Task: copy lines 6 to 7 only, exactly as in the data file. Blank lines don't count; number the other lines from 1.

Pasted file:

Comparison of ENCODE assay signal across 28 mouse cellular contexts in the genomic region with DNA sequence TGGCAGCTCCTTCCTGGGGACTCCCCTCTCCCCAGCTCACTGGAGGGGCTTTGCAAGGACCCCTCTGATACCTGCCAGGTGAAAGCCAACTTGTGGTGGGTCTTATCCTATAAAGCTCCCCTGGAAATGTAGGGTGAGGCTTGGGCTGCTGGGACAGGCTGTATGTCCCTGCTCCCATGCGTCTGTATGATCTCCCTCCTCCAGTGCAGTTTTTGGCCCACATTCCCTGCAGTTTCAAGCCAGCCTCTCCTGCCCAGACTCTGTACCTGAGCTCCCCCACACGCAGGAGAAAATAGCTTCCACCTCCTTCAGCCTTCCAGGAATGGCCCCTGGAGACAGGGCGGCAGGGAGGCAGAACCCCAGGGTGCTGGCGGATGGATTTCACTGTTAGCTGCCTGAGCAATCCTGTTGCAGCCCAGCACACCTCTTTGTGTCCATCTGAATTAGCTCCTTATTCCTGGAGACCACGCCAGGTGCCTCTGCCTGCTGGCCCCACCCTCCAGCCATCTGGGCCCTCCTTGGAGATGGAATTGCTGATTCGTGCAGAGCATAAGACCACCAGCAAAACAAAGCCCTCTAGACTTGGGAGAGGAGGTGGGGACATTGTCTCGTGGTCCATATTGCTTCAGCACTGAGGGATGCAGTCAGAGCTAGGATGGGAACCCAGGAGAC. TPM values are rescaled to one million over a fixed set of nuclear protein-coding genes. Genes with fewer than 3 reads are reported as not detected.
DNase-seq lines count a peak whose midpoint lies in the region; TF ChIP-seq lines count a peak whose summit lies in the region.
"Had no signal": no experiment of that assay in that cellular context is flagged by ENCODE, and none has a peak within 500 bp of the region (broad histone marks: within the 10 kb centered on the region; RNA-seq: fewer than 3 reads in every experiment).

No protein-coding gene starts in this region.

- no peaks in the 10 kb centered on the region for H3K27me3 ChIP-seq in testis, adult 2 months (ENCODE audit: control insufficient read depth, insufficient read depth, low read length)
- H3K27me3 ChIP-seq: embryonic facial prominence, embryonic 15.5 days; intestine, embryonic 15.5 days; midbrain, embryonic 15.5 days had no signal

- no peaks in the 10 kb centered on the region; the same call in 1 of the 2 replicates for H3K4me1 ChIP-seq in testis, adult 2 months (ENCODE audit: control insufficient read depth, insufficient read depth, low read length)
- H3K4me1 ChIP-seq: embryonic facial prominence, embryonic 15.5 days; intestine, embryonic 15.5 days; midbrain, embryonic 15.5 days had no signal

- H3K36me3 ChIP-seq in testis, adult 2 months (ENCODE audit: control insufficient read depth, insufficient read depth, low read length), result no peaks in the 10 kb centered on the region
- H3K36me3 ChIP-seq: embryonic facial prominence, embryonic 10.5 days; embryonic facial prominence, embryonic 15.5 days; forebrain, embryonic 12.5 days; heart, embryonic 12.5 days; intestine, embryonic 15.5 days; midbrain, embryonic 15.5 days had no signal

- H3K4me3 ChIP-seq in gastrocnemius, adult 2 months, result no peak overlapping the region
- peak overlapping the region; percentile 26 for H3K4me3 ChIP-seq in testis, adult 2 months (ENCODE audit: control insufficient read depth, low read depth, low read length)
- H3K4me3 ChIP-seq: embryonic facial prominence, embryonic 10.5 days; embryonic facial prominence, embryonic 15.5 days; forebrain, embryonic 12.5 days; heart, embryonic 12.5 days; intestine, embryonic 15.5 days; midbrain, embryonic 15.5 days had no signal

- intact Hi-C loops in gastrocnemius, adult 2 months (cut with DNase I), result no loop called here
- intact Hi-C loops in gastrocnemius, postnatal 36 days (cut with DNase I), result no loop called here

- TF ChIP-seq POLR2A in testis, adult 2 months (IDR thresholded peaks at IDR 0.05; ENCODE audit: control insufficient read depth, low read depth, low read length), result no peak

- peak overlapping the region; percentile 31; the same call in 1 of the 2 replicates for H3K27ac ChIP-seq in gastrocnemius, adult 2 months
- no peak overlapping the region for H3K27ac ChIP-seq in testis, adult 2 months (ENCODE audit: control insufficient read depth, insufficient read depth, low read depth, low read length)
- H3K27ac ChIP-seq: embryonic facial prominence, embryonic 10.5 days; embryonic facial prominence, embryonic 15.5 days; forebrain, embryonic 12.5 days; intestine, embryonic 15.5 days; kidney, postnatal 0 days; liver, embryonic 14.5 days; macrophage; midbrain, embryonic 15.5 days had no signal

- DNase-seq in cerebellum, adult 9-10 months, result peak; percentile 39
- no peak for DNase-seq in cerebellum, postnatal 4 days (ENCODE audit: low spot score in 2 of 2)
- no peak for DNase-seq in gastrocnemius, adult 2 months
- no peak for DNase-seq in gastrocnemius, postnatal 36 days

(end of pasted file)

- H3K27me3 ChIP-seq: embryonic facial prominence, embryonic 15.5 days; intestine, embryonic 15.5 days; midbrain, embryonic 15.5 days had no signal

- no peaks in the 10 kb centered on the region; the same call in 1 of the 2 replicates for H3K4me1 ChIP-seq in testis, adult 2 months (ENCODE audit: control insufficient read depth, insufficient read depth, low read length)